RESEARCH SUPPORT, NON-U.S. GOV'T
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Transoral videolaryngoscopic surgery for oropharyngeal, hypopharyngeal, and supraglottic cancer.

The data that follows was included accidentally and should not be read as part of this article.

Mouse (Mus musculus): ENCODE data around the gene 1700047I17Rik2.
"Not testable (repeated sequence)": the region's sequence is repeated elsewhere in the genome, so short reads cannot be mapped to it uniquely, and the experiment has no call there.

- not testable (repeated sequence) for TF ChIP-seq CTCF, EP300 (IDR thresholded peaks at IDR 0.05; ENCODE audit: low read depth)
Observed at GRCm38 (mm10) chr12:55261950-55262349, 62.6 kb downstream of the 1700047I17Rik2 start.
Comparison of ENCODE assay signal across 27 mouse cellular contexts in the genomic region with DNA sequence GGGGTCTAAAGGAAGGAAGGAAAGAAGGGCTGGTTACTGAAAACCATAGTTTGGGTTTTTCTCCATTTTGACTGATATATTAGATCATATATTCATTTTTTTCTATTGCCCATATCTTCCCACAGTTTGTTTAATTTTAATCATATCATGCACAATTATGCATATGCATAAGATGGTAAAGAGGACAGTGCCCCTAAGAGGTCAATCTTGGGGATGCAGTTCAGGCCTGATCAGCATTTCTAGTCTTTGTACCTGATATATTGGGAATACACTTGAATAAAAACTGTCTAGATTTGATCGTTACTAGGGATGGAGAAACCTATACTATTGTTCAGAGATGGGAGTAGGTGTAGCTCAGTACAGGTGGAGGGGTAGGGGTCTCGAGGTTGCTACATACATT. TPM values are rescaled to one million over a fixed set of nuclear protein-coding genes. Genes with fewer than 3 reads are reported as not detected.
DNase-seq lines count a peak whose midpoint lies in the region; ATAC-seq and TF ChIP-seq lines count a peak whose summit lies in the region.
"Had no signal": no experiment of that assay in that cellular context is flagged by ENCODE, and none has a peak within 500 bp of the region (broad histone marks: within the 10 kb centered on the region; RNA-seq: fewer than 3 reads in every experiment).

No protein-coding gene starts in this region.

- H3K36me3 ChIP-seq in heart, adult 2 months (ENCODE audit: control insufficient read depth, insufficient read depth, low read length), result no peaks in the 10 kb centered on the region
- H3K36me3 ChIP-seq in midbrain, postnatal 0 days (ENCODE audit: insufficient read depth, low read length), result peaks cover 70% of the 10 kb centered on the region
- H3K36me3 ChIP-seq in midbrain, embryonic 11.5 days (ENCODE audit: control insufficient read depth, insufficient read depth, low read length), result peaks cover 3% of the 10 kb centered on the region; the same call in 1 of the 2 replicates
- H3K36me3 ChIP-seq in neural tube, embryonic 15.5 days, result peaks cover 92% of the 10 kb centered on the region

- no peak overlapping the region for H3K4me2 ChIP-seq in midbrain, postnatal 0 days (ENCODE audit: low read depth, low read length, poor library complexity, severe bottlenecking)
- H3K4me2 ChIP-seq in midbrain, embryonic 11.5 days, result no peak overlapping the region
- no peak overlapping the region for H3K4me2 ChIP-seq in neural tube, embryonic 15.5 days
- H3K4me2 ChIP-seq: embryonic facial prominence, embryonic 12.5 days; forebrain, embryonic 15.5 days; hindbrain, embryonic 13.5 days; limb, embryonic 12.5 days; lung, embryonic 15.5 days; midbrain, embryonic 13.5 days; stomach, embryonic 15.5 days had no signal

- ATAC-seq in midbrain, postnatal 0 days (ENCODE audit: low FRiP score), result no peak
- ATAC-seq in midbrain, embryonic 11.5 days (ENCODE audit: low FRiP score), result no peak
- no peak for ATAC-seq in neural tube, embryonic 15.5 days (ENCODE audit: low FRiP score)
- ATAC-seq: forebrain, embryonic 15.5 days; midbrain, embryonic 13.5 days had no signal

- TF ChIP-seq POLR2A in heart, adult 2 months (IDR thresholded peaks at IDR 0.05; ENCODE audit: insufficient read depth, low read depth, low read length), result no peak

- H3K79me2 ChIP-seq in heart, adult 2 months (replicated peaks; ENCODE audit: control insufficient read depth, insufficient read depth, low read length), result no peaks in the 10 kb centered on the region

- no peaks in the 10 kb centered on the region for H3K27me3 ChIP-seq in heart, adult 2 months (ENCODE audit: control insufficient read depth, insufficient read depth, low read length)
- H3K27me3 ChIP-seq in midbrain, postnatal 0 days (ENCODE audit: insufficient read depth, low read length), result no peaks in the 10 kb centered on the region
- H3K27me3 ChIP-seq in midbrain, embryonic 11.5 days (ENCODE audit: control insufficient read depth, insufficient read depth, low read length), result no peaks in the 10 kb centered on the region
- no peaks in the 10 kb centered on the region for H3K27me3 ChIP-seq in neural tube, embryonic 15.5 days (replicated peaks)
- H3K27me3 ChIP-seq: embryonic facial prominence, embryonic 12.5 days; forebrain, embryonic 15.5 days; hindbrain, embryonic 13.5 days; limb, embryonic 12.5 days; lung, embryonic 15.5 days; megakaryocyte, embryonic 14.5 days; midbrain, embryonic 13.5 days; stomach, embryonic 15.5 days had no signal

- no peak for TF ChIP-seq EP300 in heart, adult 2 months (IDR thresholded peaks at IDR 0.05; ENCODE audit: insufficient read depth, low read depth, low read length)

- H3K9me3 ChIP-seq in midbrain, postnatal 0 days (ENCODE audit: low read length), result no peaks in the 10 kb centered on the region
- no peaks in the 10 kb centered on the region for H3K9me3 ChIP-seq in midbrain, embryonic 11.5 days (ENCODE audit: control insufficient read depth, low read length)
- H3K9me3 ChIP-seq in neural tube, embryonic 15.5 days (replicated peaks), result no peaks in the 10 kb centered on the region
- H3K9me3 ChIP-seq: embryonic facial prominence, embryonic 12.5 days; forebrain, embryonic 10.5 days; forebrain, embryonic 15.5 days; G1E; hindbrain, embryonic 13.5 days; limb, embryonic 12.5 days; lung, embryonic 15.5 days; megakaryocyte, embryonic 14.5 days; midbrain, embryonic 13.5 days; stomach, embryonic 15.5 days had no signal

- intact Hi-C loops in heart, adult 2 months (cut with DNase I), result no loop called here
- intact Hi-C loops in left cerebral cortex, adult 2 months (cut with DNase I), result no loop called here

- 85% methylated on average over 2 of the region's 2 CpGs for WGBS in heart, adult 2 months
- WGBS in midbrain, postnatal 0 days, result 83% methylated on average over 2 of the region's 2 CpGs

In this retrospective cohort study, we evaluated the oncological and functional outcomes of transoral videolaryngoscopic surgery (TOVS). Using distending laryngoscope and videolaryngoscope, wide operative field and working space could be obtained and tumor could be resected in en bloc. Sixty patients with T1, T2, and selected T3 laryngeal or pharyngeal squamous cell carcinomas (Stage I: n = 17, Stage II: n = 16, Stage III: n = 7, Stage IV: n = 20 cases) were enrolled and followed up for at least 24 months or until the patient's death. Fifty-three patients underwent initial treatment, and seven patients had recurrent cancer after chemoradiation. In principle, node-positive patients underwent a simultaneous neck dissection. Patients with multiple nodal metastases or a positive surgical margin received postoperative radiotherapy. For initial treatment, the 5-year overall survival and disease-specific survival rates were 77 and 95 %, respectively. For supraglottic and hypopharyngeal cancers, the 5-year laryngeal preservation rates were 89 and 96 %, respectively. For salvage surgery, the overall survival, disease-specific survival, and laryngeal preservation rates were 75, 75, and 80 %, respectively. The median times before patients could resume eating and swallowing a soft diet were 6 and 9 days, respectively. The patients' Functional Outcome Swallowing Scale stages were 0-2 in 93.3 % of the cases and 3 or 4 in 6.7 % of the cases. A percutaneous endoscopic gastrostomy was indicated for 1 (1.7 %) patient. Four (6.7 %) patients received transient tracheostomy. TOVS is a satisfactory and minimally invasive treatment option for laryngeal and pharyngeal cancers.

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